Kepler space telescope detects possible earth-sized planet outside our solar system!
NASA's scientists have announced that they might have spotted a planet just about 1.5 times the diameter of Earth around a sun-like star 2000 light-years away.
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Scheduled for launch on the 5th of march 2009, the Kepler Mission will use a unique spaceborne photometer specifically designed to search for Earth-sized planets
around stars beyond our solar system. "The KeplerMission will, for the first time, enable humans to search our galaxy for Earth-size or even
smaller planets," said principal investigator William Borucki of the Planetary Systems Branch of the Space Science Division. "With this cutting-edge
capability, Kepler may help us answer one of the most enduring questions humans have asked throughout history: are there others like us in the universe?"
The Importance of Planet Detection:
The Kepler Mission is specifically designed to survey the extended solar neighborhood to detect and characterize hundreds of terrestrial and larger
planets in or near the habitable zone and provide fundamental progress and large leaps in our understanding of planetary systems. The
results will yield a broad under-standing of planetary formation, the frequency of formation, the structure of individual planetary systems and
the generic characteristics of stars with terrestrial planets.
The scientific goal of the Kepler Mission is to explore the structure and diversity of planetary systems. This is achieved by surveying a large sample
of dwarf (main-sequence) stars to:
1. Determine the frequency of terrestrial and larger
planets in or near the habitable zone of a wide
variety of spectral types of stars
2. Determine the distributions of planet sizes and
their orbital semi-major axes
3. Estimate the frequency and orbital distribution
of planets in multiple-stellar systems
4. Determine the distributions of semi-major axis,
albedo, size, mass, and density of short-period
5. Identify additional members of each photomet-rically
discovered planetary system using com-plementary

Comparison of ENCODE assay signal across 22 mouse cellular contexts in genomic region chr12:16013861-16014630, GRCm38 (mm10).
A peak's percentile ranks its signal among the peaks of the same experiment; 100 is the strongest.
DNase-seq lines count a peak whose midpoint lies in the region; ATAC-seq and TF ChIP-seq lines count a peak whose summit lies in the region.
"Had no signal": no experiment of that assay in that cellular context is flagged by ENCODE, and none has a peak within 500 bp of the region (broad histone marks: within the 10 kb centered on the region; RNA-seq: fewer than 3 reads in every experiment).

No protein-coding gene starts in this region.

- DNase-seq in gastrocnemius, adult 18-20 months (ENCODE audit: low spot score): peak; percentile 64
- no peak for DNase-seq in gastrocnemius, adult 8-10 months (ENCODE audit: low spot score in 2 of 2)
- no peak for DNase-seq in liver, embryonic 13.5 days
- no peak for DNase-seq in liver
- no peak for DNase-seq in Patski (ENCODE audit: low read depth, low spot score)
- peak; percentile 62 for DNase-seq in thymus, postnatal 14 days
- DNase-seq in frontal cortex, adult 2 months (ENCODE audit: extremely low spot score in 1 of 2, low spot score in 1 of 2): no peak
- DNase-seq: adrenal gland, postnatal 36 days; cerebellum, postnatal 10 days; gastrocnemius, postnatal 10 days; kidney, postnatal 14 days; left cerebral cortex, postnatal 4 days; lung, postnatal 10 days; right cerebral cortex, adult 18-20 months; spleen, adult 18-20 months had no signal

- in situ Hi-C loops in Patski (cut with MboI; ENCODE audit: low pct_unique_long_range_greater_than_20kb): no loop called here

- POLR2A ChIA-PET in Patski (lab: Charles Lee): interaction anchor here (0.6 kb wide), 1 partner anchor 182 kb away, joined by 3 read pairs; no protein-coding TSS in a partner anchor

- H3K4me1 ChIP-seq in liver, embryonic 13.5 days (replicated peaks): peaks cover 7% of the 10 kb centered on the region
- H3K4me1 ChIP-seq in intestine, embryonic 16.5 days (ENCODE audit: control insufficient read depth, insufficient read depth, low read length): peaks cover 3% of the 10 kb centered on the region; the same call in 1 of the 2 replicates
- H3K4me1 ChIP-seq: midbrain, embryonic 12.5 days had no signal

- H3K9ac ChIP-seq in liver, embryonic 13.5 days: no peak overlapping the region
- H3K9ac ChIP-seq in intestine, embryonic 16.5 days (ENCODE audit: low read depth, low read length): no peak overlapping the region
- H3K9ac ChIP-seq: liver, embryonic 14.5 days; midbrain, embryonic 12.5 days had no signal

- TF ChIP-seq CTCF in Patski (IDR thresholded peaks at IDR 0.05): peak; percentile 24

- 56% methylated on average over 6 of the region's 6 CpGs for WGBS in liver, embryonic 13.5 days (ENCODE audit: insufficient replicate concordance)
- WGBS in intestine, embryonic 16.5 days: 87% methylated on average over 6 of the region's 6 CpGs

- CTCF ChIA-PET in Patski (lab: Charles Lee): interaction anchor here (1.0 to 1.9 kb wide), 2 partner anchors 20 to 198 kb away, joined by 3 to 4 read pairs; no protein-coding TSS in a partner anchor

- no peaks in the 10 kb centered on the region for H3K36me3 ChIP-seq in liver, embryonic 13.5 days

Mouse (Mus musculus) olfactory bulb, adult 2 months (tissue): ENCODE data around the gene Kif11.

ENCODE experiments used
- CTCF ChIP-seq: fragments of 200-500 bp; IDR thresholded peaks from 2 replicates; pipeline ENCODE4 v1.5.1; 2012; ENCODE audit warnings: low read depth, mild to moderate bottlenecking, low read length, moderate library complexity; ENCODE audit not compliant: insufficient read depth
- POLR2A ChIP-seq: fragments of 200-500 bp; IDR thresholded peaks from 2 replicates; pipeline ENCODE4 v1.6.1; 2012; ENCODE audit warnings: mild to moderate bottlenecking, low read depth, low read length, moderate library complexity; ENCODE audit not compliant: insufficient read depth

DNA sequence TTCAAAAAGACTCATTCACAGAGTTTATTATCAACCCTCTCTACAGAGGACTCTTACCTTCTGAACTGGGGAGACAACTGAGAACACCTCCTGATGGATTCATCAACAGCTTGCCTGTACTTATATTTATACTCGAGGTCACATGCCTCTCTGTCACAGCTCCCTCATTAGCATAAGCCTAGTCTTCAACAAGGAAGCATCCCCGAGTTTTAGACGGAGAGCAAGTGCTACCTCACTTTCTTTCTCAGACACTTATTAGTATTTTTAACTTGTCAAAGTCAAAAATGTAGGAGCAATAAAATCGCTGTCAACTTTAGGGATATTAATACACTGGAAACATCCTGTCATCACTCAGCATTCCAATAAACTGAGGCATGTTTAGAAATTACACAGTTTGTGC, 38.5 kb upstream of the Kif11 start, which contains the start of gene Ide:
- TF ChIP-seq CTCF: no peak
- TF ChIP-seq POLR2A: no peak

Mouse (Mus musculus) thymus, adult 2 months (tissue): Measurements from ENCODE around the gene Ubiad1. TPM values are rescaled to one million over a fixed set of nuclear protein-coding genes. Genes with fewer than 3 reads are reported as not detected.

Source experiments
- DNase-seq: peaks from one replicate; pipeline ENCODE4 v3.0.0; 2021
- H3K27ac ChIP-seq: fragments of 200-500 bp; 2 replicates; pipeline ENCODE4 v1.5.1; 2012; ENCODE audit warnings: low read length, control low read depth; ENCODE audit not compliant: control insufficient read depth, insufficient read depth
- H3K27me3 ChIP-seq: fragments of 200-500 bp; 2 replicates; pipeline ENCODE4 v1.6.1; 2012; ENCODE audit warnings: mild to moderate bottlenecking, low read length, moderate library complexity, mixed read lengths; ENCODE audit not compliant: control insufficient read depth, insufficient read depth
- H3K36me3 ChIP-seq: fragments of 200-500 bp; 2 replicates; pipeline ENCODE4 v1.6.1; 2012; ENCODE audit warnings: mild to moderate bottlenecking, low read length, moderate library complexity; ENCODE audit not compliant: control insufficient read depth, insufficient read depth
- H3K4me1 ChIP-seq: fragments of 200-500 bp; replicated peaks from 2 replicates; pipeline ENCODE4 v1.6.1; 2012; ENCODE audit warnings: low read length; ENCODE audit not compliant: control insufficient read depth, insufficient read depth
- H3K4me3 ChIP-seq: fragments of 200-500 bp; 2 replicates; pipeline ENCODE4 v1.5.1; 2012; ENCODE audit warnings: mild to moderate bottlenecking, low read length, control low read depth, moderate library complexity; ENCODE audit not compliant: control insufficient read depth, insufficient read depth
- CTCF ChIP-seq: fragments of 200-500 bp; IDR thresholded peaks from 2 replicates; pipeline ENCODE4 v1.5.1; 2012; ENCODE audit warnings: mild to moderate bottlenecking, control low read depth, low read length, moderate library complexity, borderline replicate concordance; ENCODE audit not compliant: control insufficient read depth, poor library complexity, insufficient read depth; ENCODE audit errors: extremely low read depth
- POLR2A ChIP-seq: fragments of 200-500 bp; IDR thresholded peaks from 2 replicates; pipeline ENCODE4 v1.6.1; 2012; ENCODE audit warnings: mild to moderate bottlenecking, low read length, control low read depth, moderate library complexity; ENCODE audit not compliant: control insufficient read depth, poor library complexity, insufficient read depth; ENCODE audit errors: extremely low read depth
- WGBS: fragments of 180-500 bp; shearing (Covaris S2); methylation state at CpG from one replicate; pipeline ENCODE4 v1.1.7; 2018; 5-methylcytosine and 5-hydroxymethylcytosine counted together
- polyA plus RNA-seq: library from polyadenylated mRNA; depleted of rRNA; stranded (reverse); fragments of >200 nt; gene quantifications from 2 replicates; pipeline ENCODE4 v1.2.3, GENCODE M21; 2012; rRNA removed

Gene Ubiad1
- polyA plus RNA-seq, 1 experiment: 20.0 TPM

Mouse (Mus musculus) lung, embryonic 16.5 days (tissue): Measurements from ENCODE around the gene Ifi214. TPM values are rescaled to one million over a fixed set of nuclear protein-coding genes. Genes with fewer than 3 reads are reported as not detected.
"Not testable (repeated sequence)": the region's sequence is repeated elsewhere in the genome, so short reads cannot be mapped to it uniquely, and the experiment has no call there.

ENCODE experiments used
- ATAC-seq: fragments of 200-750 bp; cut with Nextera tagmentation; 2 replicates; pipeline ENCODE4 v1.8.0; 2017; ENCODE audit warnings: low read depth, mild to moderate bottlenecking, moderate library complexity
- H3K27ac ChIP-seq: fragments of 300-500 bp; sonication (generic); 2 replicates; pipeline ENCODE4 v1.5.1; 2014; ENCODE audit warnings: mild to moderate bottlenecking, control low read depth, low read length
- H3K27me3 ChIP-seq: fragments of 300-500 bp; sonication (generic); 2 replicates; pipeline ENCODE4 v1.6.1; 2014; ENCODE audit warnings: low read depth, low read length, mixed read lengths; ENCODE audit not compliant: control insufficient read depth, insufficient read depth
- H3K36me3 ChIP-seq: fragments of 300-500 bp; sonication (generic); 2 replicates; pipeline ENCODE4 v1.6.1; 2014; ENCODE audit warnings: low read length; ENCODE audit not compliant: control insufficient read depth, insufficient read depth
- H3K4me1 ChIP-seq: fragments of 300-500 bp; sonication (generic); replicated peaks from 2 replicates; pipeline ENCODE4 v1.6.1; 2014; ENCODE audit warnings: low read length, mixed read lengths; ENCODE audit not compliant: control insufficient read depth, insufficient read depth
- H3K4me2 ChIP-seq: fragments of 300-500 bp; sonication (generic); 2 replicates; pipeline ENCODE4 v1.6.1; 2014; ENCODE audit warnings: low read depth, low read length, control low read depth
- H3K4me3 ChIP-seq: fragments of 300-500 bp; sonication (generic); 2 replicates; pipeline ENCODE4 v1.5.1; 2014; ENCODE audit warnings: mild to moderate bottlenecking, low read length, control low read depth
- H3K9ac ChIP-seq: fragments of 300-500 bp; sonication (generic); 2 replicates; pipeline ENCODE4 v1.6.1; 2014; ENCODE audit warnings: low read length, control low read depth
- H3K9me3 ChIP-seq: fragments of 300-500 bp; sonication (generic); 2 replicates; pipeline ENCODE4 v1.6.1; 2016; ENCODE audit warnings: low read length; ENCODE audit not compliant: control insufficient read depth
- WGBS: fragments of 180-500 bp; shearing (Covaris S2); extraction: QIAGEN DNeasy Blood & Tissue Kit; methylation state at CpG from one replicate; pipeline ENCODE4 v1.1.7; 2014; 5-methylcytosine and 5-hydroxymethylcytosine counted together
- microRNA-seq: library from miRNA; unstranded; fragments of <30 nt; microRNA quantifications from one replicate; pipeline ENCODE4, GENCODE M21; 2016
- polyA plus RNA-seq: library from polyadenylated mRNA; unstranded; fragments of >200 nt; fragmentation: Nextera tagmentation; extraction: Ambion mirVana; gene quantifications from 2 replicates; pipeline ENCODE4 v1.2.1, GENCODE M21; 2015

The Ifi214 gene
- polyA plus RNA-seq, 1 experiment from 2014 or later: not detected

6. Determine the properties of those stars that har-bor
The Kepler Mission supports the objectives of the
Origin's theme and directly contributes to the de-sign
of the Terrestrial Planet Finder as recom-mended
in the NRC 2001 decadal survey.
Overview of the Mission:
Kepler measures repetitive stellar brightness changes on the order of 100 parts per million last-ing for 2 to 16 hours caused by transiting terrestrial
planets. The planet's orbit is calculated from the period of the transits. The size of the planet is calculated from the transit depth. The proposed
differential photometer continuously and simultaneously monitors the brightness of 100,000 dwarf stars for four years; long enough to see four transits
of a terrestrial planet in the habitable zone of a solar-like star. To obtain the required precision, the photometer must be spaceborne; this also eliminates
the day-night and seasonal cycle interruptions of ground-based observing.
Kepler Mission expects to perform a census of planets with periods from days to a few years and to detect:
Transits of terrestrial planets near 1 AU (Astronomical Unit - a distance from earth to sun)
About 50 planets if most have radii about equal to the Earth (R ~ 1.0 R ?)
About 185 planets if most have R ~ 1.3 R ?
About 640 planets if most have R ~ 2.2 R ?
Transits of thousands of terrestrial planets
If most have orbits much less than 1 AU
Modulation of the reflected light of giant inner planets
About 870 planets with periods ?1 week
Transits of giant planets
About 135 inner-orbit planets with albedos for about 100 of these giants
Densities for 35 inner-orbit planets
About 30 outer-orbit planets.
The results likely consist of a mix of all of the above. From these results, NASA can explore the structure and diversity of planetary systems. The
results are also still significant even if no planets are found, since the mission is designed to detect so many terrestrial planets.
The mission is sensitive to a large number of planets even smaller than Earth in short period orbits as a result of the larger number of observed transits.